Alcatel-Lucent demos 10Gbps internet over copper

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Alcatel-Lucent demos 10Gbps internet over copper

Alex Scroxton

Bell Labs, the research department of networking supplier Alcatel-Lucent, has claimed a world record after demonstrating 10 gigabit-per-second (Gbps) internet over traditional copper lines, supported by prototype XG-FAST technology.

XG-FAST extends the G.fast broadband standard – currently being finalised by the ITU – which promises speeds of up to 500Mbps over 100m using a frequency range for data transmission of 106 MHz.

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Bell has now gone further, increasing its frequency range up to 500MHz to achieve the higher speed, albeit over a shorter distance.

The developers claim to have achieved 1Gbps symmetrical speeds over 70m on a single copper pair, and 10Gbps over 30m using two pairs of standard, bonded copper lines. Its tests did not take into account constraining factors, such as quality and thickness of the copper cable, and cross-talk between adjacent cables.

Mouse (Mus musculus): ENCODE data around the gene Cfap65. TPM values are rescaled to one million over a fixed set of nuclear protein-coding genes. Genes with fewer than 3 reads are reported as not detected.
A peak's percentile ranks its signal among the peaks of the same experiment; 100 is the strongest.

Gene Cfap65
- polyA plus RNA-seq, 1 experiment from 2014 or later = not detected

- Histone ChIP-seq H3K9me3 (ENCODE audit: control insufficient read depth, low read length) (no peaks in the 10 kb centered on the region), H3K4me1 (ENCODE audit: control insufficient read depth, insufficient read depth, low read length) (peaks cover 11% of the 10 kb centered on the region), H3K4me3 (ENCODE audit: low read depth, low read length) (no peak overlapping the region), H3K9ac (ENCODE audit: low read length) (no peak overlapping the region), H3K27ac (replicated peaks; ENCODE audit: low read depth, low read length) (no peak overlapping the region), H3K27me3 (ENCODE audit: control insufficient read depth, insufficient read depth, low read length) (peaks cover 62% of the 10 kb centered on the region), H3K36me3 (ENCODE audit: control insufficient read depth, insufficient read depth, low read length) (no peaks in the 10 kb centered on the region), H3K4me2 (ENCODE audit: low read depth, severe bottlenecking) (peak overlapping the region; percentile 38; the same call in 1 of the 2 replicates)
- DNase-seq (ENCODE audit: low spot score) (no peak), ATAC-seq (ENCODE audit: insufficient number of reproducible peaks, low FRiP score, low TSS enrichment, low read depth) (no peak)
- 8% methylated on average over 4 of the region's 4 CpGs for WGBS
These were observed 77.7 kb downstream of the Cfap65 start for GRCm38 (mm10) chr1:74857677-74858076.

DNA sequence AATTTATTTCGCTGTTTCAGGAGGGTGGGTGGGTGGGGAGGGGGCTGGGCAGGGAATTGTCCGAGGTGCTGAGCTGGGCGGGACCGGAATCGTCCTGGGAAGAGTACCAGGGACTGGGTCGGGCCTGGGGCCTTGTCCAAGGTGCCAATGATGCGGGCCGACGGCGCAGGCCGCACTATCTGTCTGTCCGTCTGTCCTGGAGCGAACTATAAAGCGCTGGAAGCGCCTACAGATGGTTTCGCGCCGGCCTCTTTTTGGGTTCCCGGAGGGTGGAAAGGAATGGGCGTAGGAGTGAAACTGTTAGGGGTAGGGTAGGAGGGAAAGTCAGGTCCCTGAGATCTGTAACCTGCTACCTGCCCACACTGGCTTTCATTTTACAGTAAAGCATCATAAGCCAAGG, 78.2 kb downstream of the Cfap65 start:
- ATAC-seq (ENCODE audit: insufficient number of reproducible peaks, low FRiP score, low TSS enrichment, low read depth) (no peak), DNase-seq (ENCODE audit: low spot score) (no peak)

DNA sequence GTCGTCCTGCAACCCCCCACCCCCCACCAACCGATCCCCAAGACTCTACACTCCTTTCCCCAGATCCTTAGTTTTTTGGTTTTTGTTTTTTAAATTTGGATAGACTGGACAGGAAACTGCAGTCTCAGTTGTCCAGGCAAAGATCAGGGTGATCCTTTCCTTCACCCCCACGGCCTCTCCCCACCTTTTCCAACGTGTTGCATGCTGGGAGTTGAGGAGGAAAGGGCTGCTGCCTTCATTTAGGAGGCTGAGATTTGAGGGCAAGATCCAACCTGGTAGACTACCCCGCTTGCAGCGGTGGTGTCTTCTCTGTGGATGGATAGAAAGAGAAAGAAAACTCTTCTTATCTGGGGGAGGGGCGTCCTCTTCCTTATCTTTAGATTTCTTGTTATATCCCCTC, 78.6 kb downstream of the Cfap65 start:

The supplier says achieving 1Gbps symmetrical speeds on copper could be a major breakthrough for broadband suppliers, enabling them to provide connections indistinguishable from FTTP at lower cost, while sweating legacy assets in locations where it is not physically or economically viable to bring fibre all the way into the premises.

Marcus Weldon, president of Bell Labs, commented: “By pushing broadband technology to its limits, operators can determine how they could deliver gigabit services over their existing networks, ensuring the availability of ultra-broadband access as widely and as economically as possible.”  

Federico Guillén, president of Alcatel-Lucent’s Fixed Networks business, added: “XG-FAST can help operators accelerate FTTH deployments, taking fibre very close to customers without the major expense and delays associated with entering every home.

“By making 1Gbps symmetrical services over copper a real possibility, Bell Labs is offering the telecommunications industry a new way to ensure no customer is left behind when it comes to ultra-broadband access.”


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